Figure 6
 
The changes in the three threshold components, (a) template, (b) random noise, and (c) systematic noise with separation. (d) The squared threshold area map showing the relative contribution of each component to position threshold.
Figure 6
 
The changes in the three threshold components, (a) template, (b) random noise, and (c) systematic noise with separation. (d) The squared threshold area map showing the relative contribution of each component to position threshold.
Why is human performance so much worse than ideal and why does it change with separation when the ideal thresholds do not? While an inefficient template clearly contributes to the human threshold performance, it does not fully account for the loss of human efficiency, and the template threshold changes only modestly with separation (green area in Figure 6d). Below we examine how internal noise contributes to human performance. 
Systematic and random noise
It is well known that internal noise plays an important role in human vision (Barlow, 1956; Pelli, 1990). We used a novel 10-pass paradigm in which the identical stimulus and noise sequences were repeated 10 times (see Methods section) to assay the observers' internal noise. The amount of response disagreement between the 10 independent passes allows the system's noise beyond the template response to be parsed into two components: (1) random noise that is independent across multiple presentations of the identical stimulus, and (2) systematic noise that is perfectly correlated across multiple presentations. Systematic noise is completely dependent on the external noisy stimulus configuration.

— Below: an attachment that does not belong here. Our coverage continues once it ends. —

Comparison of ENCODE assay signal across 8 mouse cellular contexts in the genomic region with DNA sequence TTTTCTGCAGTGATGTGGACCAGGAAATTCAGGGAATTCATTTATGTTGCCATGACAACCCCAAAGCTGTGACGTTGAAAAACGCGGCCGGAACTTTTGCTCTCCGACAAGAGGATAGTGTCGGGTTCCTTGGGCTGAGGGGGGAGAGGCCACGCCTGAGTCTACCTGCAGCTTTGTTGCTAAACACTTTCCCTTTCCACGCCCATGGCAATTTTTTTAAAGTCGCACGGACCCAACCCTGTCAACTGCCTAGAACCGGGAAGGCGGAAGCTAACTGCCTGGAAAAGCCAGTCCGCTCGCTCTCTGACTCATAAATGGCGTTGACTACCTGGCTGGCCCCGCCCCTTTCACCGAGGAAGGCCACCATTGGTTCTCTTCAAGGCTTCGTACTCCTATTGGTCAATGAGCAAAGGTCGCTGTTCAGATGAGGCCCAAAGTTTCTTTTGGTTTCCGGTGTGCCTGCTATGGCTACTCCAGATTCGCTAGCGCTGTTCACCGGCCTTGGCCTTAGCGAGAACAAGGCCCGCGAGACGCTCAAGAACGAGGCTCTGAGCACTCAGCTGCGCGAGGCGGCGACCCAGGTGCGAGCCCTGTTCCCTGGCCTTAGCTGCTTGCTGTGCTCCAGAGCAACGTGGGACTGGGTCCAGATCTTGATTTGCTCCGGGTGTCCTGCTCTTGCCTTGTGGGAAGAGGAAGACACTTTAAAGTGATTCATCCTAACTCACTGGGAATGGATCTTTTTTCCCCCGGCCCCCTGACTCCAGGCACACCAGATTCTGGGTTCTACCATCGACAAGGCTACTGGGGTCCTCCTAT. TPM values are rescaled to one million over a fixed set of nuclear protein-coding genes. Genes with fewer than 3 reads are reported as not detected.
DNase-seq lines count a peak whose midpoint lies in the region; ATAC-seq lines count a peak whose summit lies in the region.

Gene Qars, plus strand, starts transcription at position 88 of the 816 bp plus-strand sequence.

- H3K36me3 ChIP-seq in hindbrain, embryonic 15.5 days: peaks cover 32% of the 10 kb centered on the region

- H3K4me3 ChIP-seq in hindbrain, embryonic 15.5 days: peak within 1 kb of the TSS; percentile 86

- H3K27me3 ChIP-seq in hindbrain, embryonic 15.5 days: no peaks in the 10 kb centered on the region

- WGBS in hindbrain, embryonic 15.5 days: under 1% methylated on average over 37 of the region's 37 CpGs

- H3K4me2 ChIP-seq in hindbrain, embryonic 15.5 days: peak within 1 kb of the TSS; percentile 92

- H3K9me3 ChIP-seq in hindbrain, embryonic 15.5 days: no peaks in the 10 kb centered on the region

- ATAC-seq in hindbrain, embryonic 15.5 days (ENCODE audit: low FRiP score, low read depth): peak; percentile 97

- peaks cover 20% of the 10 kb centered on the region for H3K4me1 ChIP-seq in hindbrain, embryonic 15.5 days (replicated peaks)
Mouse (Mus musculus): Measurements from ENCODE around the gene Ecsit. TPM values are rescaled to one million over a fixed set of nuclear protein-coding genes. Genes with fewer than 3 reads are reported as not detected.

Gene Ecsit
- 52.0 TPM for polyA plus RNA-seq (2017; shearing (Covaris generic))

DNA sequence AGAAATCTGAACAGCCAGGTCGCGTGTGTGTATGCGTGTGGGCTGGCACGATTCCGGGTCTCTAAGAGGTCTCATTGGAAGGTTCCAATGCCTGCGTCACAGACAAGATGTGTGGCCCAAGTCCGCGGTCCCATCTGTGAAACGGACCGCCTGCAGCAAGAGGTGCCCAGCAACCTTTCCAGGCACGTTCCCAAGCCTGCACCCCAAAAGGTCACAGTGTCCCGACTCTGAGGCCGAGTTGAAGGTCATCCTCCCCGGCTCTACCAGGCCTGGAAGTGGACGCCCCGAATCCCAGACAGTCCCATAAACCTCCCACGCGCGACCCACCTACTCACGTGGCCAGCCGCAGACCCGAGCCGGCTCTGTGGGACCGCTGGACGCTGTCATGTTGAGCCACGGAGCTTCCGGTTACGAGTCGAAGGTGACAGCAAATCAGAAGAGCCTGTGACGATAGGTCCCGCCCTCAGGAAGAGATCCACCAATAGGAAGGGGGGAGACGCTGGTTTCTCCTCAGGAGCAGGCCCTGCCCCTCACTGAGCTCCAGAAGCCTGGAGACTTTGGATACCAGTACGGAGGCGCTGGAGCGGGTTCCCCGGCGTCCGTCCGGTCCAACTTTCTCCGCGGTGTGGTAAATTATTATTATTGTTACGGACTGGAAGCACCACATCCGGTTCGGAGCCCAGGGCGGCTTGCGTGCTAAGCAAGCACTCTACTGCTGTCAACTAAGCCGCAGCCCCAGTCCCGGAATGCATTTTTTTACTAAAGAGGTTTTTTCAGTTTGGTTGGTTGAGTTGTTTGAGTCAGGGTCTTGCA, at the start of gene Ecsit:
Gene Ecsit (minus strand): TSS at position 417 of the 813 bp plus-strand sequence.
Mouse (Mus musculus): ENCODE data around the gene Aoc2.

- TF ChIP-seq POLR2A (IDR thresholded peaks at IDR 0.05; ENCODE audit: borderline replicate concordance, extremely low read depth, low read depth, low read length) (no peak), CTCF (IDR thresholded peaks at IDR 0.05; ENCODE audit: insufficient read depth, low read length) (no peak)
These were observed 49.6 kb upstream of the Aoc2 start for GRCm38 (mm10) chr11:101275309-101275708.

We found that, for the abutting stimuli, the random noise was about 0.52 arcmin for each Gabor patch and the systematic noise was about 0.07 arcmin (Figures 6b and c). Note that the calculations of random noise were based on all 96 stimuli. Our measurement of systematic and random noise is very robust, and it is quite independent of the stimulus offset level. Random noise increases more or less linearly as stimulus separation increases, in contrast, systematic noise decreases rapidly to about 0.02 arcmin at 10λ. Thus, the increase in random noise is an important factor in accounting for the change in threshold with increasing separation. The effect of external noise was to produce an upward shift of the power function (Figure 4b), increasing the thresholds by the same proportion for a wide range of separations. This kind of effect is typically attributed to changes in either template tuning or multiplicative internal noise, consistent with our results. Moreover, it implies that the change in random noise with separation is not additive in nature. 
We speculate that there might be a close relationship between systematic noise and the contextual effect at small separations we mentioned earlier in Figure 4b. The contextual effect also plays an important role in learning contrast discrimination (Yu, Klein, & Levi, 2004). 
The relative contributions of each of these components is summarized in the squared threshold area map in Figure 6d. The squared threshold map shows how much of the variance in performance can be attributed to the template, systematic, and random noise. The bottom grey area shows the threshold of an ideal observer, in which the observer knows all information about the stimulus and the same weighting is given to each of five patches. The four variances are estimated independently and it is gratifying that Figure 6d shows that their sum is close to the human threshold. 
Weber's law for position
It is well established that position accuracy degrades proportionally with increasing feature separation. Under ideal conditions, when thresholds of broadband stimuli, that is, lines or dots, are plotted as a function of separation on log–log scale, the best fitting line is a power function with an exponent or slope of ≈0.7 to 1 and is termed “Weber's law” for position (Levi, Klein, & Yap, 1988). A considerably shallower slope is reported in studies using narrowband Gabor stimuli (Hess & Hayes, 1993; Whitaker et al., 2002). 
There are (at least) three putative mechanisms to explain this threshold change with separation.
  1.